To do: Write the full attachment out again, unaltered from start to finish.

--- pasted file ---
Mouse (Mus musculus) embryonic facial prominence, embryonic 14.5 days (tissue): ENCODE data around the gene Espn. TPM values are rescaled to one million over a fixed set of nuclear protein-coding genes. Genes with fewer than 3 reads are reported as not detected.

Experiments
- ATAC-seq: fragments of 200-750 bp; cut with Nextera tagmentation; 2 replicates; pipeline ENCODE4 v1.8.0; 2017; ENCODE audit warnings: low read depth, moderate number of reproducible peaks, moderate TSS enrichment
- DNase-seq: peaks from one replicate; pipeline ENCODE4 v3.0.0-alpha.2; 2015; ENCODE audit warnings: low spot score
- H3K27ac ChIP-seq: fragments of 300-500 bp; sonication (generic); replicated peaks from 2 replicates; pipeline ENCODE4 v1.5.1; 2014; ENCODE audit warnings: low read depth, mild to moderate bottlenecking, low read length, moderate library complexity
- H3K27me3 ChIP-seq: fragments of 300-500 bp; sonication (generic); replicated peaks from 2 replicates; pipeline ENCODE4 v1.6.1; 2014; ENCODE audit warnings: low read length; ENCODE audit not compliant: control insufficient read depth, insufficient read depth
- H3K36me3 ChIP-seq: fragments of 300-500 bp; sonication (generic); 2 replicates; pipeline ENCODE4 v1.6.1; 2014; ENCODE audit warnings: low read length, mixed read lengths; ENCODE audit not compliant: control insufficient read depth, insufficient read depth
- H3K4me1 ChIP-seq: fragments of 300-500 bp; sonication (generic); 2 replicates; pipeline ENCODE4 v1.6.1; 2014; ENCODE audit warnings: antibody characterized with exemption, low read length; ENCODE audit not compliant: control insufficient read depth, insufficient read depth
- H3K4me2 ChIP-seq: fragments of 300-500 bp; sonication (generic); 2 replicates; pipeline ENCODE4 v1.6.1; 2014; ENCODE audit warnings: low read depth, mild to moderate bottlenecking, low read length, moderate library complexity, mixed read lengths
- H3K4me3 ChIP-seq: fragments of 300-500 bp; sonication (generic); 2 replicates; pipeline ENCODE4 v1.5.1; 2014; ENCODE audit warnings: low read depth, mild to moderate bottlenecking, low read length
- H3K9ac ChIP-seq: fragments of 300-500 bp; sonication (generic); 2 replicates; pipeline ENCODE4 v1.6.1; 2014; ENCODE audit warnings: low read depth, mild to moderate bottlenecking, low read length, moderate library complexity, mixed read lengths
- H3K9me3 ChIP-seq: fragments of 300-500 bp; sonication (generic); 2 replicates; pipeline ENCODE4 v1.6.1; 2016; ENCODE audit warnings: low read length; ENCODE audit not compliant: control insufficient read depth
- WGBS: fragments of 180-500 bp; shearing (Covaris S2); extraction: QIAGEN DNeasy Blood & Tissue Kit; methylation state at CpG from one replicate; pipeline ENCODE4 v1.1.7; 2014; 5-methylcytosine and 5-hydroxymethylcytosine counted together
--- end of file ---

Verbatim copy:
Mouse (Mus musculus) embryonic facial prominence, embryonic 14.5 days (tissue): ENCODE data around the gene Espn. TPM values are rescaled to one million over a fixed set of nuclear protein-coding genes. Genes with fewer than 3 reads are reported as not detected.

Experiments
- ATAC-seq: fragments of 200-750 bp; cut with Nextera tagmentation; 2 replicates; pipeline ENCODE4 v1.8.0; 2017; ENCODE audit warnings: low read depth, moderate number of reproducible peaks, moderate TSS enrichment
- DNase-seq: peaks from one replicate; pipeline ENCODE4 v3.0.0-alpha.2; 2015; ENCODE audit warnings: low spot score
- H3K27ac ChIP-seq: fragments of 300-500 bp; sonication (generic); replicated peaks from 2 replicates; pipeline ENCODE4 v1.5.1; 2014; ENCODE audit warnings: low read depth, mild to moderate bottlenecking, low read length, moderate library complexity
- H3K27me3 ChIP-seq: fragments of 300-500 bp; sonication (generic); replicated peaks from 2 replicates; pipeline ENCODE4 v1.6.1; 2014; ENCODE audit warnings: low read length; ENCODE audit not compliant: control insufficient read depth, insufficient read depth
- H3K36me3 ChIP-seq: fragments of 300-500 bp; sonication (generic); 2 replicates; pipeline ENCODE4 v1.6.1; 2014; ENCODE audit warnings: low read length, mixed read lengths; ENCODE audit not compliant: control insufficient read depth, insufficient read depth
- H3K4me1 ChIP-seq: fragments of 300-500 bp; sonication (generic); 2 replicates; pipeline ENCODE4 v1.6.1; 2014; ENCODE audit warnings: antibody characterized with exemption, low read length; ENCODE audit not compliant: control insufficient read depth, insufficient read depth
- H3K4me2 ChIP-seq: fragments of 300-500 bp; sonication (generic); 2 replicates; pipeline ENCODE4 v1.6.1; 2014; ENCODE audit warnings: low read depth, mild to moderate bottlenecking, low read length, moderate library complexity, mixed read lengths
- H3K4me3 ChIP-seq: fragments of 300-500 bp; sonication (generic); 2 replicates; pipeline ENCODE4 v1.5.1; 2014; ENCODE audit warnings: low read depth, mild to moderate bottlenecking, low read length
- H3K9ac ChIP-seq: fragments of 300-500 bp; sonication (generic); 2 replicates; pipeline ENCODE4 v1.6.1; 2014; ENCODE audit warnings: low read depth, mild to moderate bottlenecking, low read length, moderate library complexity, mixed read lengths
- H3K9me3 ChIP-seq: fragments of 300-500 bp; sonication (generic); 2 replicates; pipeline ENCODE4 v1.6.1; 2016; ENCODE audit warnings: low read length; ENCODE audit not compliant: control insufficient read depth
- WGBS: fragments of 180-500 bp; shearing (Covaris S2); extraction: QIAGEN DNeasy Blood & Tissue Kit; methylation state at CpG from one replicate; pipeline ENCODE4 v1.1.7; 2014; 5-methylcytosine and 5-hydroxymethylcytosine counted together